12/29/97 --Hong Kong began slaughtering 1.3 million chickens in an effort to prevent an avian flu pandemic traced to chickens in the territory.
12/20/97 --U.S. Secretary of Defense William Cohen, speaking during his trip to Beijing, said that President Jiang Zemin had assured him that China would not transfer additional anti-ship cruise missiles to Iran.
11/16/97 --Wei Jingsheng, China's most famous dissident, was released from a Chinese prison on medical parole and sent to the United States for medical treatment. He was serving a 14-year term when he was released.
10/31/97 --A State Department press statement reported that the Secretary of State had designated Gregory B. Craig as Special Coordinator for Tibetan issues within the State Department -- an added responsibility to his ongoing role as Director of Policy Planning.
10/28/97 --U.S.-China Summit. President Jiang Zemin became the first Chinese leader to visit the United States since 1985. Issues discussed at the summit included weapons proliferation, Asia-Pacific security, the trade imbalance, legal and political reforms, human rights, and peaceful nuclear cooperation. President Clinton announced after the summit that he was prepared to initiate nuclear energy cooperation with China under the 1985 U.S.-China Nuclear Cooperation Act.
10/27/97 --China signed the U.N. International Covenant on Economic, Social, and Cultural Rights, and indicated that it would put the signed agreement before the National People's Congress for study and action.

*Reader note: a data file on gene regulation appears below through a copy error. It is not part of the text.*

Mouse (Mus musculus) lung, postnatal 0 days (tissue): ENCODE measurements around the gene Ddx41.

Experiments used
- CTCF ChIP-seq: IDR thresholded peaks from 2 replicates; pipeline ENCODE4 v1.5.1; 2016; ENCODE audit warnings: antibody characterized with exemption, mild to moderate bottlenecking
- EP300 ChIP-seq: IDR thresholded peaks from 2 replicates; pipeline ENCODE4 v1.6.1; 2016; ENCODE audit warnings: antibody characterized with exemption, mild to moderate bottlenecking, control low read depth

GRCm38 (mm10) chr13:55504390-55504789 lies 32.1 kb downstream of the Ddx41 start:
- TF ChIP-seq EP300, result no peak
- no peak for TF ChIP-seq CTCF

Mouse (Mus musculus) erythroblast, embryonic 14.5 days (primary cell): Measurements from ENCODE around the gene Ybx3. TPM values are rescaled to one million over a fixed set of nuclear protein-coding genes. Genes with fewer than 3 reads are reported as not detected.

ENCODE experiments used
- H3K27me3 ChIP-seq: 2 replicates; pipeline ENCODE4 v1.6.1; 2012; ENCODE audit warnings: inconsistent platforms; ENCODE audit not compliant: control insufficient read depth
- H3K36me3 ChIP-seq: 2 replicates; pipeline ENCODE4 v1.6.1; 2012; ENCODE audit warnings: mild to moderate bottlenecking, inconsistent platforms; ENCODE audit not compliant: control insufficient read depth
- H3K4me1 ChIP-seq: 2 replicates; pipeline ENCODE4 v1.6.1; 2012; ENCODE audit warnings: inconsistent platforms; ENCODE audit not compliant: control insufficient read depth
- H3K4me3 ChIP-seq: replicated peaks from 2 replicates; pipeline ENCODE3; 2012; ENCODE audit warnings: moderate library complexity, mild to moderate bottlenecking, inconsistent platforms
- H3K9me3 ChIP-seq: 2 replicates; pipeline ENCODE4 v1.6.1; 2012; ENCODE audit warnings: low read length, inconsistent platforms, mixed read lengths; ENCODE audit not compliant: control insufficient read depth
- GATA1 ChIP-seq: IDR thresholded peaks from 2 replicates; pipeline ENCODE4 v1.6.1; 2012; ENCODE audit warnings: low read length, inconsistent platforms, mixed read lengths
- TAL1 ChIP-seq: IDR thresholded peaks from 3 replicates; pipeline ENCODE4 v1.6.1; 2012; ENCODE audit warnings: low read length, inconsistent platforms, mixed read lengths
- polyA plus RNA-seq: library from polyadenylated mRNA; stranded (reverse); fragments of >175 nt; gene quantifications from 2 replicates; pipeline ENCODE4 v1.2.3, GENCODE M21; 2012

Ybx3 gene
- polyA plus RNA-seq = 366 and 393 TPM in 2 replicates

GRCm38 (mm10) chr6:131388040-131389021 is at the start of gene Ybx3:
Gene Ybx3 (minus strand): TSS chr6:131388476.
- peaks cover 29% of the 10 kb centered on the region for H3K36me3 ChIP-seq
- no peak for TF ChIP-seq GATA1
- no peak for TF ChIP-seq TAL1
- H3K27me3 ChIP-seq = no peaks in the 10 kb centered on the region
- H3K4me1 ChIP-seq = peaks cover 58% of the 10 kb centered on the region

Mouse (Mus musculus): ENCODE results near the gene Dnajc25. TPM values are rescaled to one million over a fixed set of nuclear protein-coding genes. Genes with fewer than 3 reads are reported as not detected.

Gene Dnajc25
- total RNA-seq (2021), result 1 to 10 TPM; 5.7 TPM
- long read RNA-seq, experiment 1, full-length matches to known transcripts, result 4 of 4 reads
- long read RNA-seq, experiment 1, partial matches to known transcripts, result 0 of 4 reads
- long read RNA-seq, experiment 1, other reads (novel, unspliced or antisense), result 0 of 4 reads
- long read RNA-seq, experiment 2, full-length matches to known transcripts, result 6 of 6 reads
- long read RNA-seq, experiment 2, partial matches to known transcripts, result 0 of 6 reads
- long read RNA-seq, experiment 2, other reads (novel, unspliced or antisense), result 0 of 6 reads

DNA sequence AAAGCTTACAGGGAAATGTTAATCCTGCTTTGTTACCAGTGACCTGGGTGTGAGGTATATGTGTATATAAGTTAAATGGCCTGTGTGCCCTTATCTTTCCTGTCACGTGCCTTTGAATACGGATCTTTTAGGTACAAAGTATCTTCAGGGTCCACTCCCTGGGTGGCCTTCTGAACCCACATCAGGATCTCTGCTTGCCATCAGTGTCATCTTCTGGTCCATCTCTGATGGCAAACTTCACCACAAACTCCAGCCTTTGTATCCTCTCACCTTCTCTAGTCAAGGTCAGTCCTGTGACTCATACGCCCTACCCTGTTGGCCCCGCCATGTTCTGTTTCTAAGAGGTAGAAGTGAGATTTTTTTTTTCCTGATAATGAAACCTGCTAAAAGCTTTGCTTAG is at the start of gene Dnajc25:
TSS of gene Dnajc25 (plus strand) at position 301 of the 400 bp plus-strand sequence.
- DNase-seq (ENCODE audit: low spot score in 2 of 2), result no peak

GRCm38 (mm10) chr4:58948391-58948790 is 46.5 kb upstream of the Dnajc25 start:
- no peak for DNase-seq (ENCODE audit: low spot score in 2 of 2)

10/03/97 --USIA Director Joseph Duffey left for a visit to New Delhi, Beijing, and Moscow.
09/25/97--Treasury Secretary Robert Rubin met with Chinese President Jiang Zemin and Economic Advisor, Zhu Rongji in Beijing to discuss the upcoming state visit of Jiang and China's economic policies.
09/24/97 --China warned the United States and Japan not to include Taiwan under the security umbrella of the new U.S.-Japan Mutual Defense Treaty. 09/12/97 --The 15th National Party Congress commenced in Beijing.
09/08/97 --Secretary of Commerce William Daley left for China to attend the U.S.-China Joint Commission on Commerce and Trade (JCCT) September 8-9, and the China America Telecommunications Summit (CATS), September 10-11
09/04/97 --During the visit of Japan's Prime Minister, Ryutaro Hashimoto, to China, the two countries agreed to exchange visits of heads of government annually. . 08/17/97 --National Security Advisor Sandy Berger held talks in Beijing with President Jiang Zemin on ways of ensuring a successful US-China Summit in October 1997. One U.S. human rights proposal suggested that China release political prisoners Wang Dan and Wei Jingsheng for health reasons.